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Insights on M&A, litigation, and corporate governance in the US.

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Second Circuit Decision Reiterates That US Securities Laws Do Not Apply To “Predominantly Foreign” Transactions

Cavello Bay Reinsurance Ltd. v. Stein, 2021 WL 232551
(2d Cir. Jan. 25, 2021)

On January 25, 2021, the United States Court of Appeals for the Second Circuit (the Second Circuit) held that a private contract for the sale of securities from one Bermudan entity to another fell outside the territorial scope of the U.S. securities laws, even where the transaction was partially executed in the United States.  The Second Circuit’s decision in Cavello Bay Reinsurance Ltd. v. Stein[1] reaffirms the court’s previous holding in Parkcentral Global HUB Ltd. v. Porsche Automobile Holdings SE[2] that claims based on securities transactions executed within the United States are nevertheless outside the territorial scope of U.S. securities laws if they are “predominantly foreign.”  The Second Circuit’s decision is important both because it solidifies an already existing circuit split with the United States Court of Appeals for the Ninth Circuit (the Ninth Circuit) in light of the Ninth Circuit’s holding in Stoyas v. Toshiba Corp.,[3] and because it provides some guidance as to what might render a securities transaction “predominantly foreign,” and thus outside the reach of the U.S. securities laws.

Background and District Court’s Decision

In a private offering, Cavello Bay Reinsurance Ltd. (Cavello Bay), a Bermudan corporation, bought shares in Spencer Capital Ltd. (Spencer Capital), a private holding company organized under Bermudan law with its principal place of business in New York.[4]  The transaction was marketed in New York, and Cavello Bay’s purchase was executed through a purchase agreement that Spencer Capital sent from New York to Cavello Bay, and which Spencer Capital’s CEO ultimately signed in New York.[5]  The subscription agreement stated that the shares issued by Spencer Capital were “restricted” such that Cavello Bay would need to register them with the U.S. Securities and Exchange Commission (the SEC) before it could resell them.[6]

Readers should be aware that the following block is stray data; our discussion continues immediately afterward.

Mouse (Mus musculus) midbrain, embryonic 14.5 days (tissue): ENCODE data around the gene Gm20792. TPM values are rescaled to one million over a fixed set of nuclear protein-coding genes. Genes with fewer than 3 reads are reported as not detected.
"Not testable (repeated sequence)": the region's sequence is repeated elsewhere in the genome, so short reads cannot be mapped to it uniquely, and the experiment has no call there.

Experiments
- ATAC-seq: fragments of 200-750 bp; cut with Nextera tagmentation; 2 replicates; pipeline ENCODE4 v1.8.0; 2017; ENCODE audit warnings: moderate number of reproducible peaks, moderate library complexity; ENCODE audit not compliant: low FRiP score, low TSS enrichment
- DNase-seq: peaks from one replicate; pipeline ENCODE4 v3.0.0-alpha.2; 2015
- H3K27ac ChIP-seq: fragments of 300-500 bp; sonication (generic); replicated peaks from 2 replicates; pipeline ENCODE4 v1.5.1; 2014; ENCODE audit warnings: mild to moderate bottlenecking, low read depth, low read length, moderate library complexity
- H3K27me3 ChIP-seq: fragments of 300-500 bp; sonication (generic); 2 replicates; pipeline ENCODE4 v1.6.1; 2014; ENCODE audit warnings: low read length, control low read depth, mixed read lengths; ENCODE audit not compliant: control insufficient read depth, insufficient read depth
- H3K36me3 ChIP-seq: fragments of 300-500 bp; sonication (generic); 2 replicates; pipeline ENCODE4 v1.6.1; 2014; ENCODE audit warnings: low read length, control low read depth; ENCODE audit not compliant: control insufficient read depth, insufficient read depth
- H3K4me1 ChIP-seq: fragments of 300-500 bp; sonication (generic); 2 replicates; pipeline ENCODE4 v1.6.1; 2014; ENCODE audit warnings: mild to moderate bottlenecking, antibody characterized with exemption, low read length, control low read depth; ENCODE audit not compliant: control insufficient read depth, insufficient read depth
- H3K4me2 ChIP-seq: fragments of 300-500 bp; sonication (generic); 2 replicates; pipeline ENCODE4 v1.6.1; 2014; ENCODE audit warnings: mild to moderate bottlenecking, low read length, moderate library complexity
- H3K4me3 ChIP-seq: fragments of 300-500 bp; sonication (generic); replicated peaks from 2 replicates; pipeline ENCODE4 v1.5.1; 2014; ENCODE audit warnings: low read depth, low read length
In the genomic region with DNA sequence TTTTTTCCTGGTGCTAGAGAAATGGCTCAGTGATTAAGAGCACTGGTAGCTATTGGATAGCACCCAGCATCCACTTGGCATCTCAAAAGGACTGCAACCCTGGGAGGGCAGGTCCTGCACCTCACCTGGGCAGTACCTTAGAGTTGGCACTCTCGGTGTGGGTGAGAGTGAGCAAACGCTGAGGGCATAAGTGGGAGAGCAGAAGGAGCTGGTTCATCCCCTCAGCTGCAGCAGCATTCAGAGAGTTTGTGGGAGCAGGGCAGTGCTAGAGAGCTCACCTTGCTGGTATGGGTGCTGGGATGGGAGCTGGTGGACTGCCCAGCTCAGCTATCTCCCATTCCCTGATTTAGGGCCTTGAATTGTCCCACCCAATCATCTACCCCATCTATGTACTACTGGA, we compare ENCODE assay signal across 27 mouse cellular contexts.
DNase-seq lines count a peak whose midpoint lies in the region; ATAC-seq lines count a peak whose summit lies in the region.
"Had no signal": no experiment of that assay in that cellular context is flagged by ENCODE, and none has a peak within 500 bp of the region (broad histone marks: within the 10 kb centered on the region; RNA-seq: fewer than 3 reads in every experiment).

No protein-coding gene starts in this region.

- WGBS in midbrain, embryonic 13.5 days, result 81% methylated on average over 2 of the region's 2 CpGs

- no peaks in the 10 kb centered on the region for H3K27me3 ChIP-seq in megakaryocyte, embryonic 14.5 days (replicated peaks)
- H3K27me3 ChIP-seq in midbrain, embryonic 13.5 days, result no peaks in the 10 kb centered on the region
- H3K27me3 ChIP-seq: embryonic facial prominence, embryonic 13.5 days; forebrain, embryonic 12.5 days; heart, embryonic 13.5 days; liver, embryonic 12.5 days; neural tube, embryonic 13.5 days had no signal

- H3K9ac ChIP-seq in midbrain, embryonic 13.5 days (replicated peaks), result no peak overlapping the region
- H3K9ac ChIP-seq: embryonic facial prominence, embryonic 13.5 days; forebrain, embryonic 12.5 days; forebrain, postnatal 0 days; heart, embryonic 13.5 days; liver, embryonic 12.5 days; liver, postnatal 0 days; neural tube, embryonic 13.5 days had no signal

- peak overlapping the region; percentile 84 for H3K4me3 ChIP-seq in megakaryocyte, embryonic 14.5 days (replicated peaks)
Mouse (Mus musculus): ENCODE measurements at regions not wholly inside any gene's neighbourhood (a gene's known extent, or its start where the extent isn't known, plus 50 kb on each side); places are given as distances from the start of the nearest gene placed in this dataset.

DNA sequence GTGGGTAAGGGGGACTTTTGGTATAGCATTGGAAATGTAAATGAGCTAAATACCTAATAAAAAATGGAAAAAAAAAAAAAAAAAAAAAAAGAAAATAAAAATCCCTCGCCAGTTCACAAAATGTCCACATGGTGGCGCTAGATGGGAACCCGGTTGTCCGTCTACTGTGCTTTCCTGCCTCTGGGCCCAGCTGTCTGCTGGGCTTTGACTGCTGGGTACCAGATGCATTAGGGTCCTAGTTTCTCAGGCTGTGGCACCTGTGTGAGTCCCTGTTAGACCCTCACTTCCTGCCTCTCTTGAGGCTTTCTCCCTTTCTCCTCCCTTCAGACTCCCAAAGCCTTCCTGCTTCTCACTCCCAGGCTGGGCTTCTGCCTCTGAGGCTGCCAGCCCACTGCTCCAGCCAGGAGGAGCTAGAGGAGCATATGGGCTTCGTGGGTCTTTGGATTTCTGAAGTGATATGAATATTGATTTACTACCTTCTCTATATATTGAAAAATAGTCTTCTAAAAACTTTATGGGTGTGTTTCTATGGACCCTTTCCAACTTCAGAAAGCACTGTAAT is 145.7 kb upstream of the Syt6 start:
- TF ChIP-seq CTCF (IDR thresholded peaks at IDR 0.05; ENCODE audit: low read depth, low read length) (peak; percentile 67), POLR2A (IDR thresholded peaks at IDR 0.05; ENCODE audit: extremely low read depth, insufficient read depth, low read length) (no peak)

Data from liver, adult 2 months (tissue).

Cavello Bay filed suit in the United States District Court for the Southern District of New York (the District Court), asserting that Spencer Capital’s misrepresentation concerning the fees that it would pay to its portfolio manager violated the antifraud provisions of Section 10(b) of the U.S. Securities Exchange Act (respectively, Section 10(b) and the Exchange Act).[7]

Spencer Capital sought to dismiss the complaint.  It argued that the transaction was outside the territorial reach of Section 10(b) because (i) the transaction was partially executed outside the United States, and so was not a “domestic” transaction in securities under controlling precedent, and (ii) even if it was, the transaction was “so predominantly foreign” as to fall outside the reach of U.S. securities laws.  The District Court agreed with Spencer Capital on both grounds and dismissed Cavello Bay’s complaint for failure to allege a transaction within the territorial scope of Section 10(b).[8]

The Ever-Evolving Reach of U.S. Securities Laws

In Morrison v. National Australia Bank, Ltd., the U.S. Supreme Court addressed the territorial reach of the U.S. securities laws.[9]  The Court held that Section 10(b) applies only to (1) transactions in securities listed on domestic U.S. exchanges, and (2) domestic (i.e., U.S.) transactions in other securities.[10]  The Supreme Court has stated that, under this test, “the focus . . . is not upon the place where the deception originated, but upon purchases and sales of securities in the United States.”[11]